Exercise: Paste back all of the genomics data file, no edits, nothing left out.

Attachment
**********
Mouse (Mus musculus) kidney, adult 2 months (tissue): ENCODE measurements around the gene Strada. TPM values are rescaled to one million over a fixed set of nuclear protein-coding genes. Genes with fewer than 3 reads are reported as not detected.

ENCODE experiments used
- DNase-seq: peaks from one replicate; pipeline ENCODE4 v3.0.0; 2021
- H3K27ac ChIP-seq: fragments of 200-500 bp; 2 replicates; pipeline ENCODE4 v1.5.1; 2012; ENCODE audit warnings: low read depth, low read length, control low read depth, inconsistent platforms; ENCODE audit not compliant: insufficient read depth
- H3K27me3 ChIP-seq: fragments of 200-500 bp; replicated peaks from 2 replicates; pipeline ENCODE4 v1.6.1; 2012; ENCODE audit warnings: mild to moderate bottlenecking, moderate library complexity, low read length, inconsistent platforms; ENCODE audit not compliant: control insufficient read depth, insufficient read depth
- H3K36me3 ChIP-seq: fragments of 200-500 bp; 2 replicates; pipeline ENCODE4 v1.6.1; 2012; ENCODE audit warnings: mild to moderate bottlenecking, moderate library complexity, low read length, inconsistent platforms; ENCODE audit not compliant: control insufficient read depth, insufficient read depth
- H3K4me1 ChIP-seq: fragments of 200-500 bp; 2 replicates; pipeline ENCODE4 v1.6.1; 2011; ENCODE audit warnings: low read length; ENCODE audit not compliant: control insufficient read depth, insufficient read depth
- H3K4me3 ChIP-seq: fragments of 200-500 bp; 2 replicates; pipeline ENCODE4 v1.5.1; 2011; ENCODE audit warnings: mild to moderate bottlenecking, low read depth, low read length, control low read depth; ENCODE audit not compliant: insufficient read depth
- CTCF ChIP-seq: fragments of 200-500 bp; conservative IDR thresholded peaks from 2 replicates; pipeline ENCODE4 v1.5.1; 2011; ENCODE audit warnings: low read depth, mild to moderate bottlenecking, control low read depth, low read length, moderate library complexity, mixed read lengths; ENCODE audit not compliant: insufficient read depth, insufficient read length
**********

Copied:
Mouse (Mus musculus) kidney, adult 2 months (tissue): ENCODE measurements around the gene Strada. TPM values are rescaled to one million over a fixed set of nuclear protein-coding genes. Genes with fewer than 3 reads are reported as not detected.

ENCODE experiments used
- DNase-seq: peaks from one replicate; pipeline ENCODE4 v3.0.0; 2021
- H3K27ac ChIP-seq: fragments of 200-500 bp; 2 replicates; pipeline ENCODE4 v1.5.1; 2012; ENCODE audit warnings: low read depth, low read length, control low read depth, inconsistent platforms; ENCODE audit not compliant: insufficient read depth
- H3K27me3 ChIP-seq: fragments of 200-500 bp; replicated peaks from 2 replicates; pipeline ENCODE4 v1.6.1; 2012; ENCODE audit warnings: mild to moderate bottlenecking, moderate library complexity, low read length, inconsistent platforms; ENCODE audit not compliant: control insufficient read depth, insufficient read depth
- H3K36me3 ChIP-seq: fragments of 200-500 bp; 2 replicates; pipeline ENCODE4 v1.6.1; 2012; ENCODE audit warnings: mild to moderate bottlenecking, moderate library complexity, low read length, inconsistent platforms; ENCODE audit not compliant: control insufficient read depth, insufficient read depth
- H3K4me1 ChIP-seq: fragments of 200-500 bp; 2 replicates; pipeline ENCODE4 v1.6.1; 2011; ENCODE audit warnings: low read length; ENCODE audit not compliant: control insufficient read depth, insufficient read depth
- H3K4me3 ChIP-seq: fragments of 200-500 bp; 2 replicates; pipeline ENCODE4 v1.5.1; 2011; ENCODE audit warnings: mild to moderate bottlenecking, low read depth, low read length, control low read depth; ENCODE audit not compliant: insufficient read depth
- CTCF ChIP-seq: fragments of 200-500 bp; conservative IDR thresholded peaks from 2 replicates; pipeline ENCODE4 v1.5.1; 2011; ENCODE audit warnings: low read depth, mild to moderate bottlenecking, control low read depth, low read length, moderate library complexity, mixed read lengths; ENCODE audit not compliant: insufficient read depth, insufficient read length